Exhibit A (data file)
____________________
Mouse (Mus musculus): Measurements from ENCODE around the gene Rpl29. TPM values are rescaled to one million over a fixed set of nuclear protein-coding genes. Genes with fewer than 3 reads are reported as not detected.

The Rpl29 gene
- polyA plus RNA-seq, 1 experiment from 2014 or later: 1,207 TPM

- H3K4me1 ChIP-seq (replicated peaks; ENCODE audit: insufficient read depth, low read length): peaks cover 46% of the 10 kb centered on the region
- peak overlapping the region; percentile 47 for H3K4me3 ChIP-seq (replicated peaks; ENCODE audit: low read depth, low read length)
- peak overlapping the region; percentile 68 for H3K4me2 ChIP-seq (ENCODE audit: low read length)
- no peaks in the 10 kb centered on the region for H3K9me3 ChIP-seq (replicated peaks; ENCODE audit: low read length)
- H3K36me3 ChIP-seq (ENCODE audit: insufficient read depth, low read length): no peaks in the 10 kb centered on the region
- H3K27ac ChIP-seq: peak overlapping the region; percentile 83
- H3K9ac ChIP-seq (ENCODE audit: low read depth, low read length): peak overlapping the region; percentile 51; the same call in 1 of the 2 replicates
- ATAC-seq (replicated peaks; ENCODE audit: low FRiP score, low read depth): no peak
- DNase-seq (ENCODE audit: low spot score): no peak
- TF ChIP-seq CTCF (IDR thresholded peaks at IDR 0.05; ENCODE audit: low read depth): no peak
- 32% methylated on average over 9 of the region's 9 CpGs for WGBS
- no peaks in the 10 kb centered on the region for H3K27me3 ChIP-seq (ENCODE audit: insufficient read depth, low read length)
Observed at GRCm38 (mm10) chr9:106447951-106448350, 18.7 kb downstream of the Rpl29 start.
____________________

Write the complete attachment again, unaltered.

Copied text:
Mouse (Mus musculus): Measurements from ENCODE around the gene Rpl29. TPM values are rescaled to one million over a fixed set of nuclear protein-coding genes. Genes with fewer than 3 reads are reported as not detected.

The Rpl29 gene
- polyA plus RNA-seq, 1 experiment from 2014 or later: 1,207 TPM

- H3K4me1 ChIP-seq (replicated peaks; ENCODE audit: insufficient read depth, low read length): peaks cover 46% of the 10 kb centered on the region
- peak overlapping the region; percentile 47 for H3K4me3 ChIP-seq (replicated peaks; ENCODE audit: low read depth, low read length)
- peak overlapping the region; percentile 68 for H3K4me2 ChIP-seq (ENCODE audit: low read length)
- no peaks in the 10 kb centered on the region for H3K9me3 ChIP-seq (replicated peaks; ENCODE audit: low read length)
- H3K36me3 ChIP-seq (ENCODE audit: insufficient read depth, low read length): no peaks in the 10 kb centered on the region
- H3K27ac ChIP-seq: peak overlapping the region; percentile 83
- H3K9ac ChIP-seq (ENCODE audit: low read depth, low read length): peak overlapping the region; percentile 51; the same call in 1 of the 2 replicates
- ATAC-seq (replicated peaks; ENCODE audit: low FRiP score, low read depth): no peak
- DNase-seq (ENCODE audit: low spot score): no peak
- TF ChIP-seq CTCF (IDR thresholded peaks at IDR 0.05; ENCODE audit: low read depth): no peak
- 32% methylated on average over 9 of the region's 9 CpGs for WGBS
- no peaks in the 10 kb centered on the region for H3K27me3 ChIP-seq (ENCODE audit: insufficient read depth, low read length)
Observed at GRCm38 (mm10) chr9:106447951-106448350, 18.7 kb downstream of the Rpl29 start.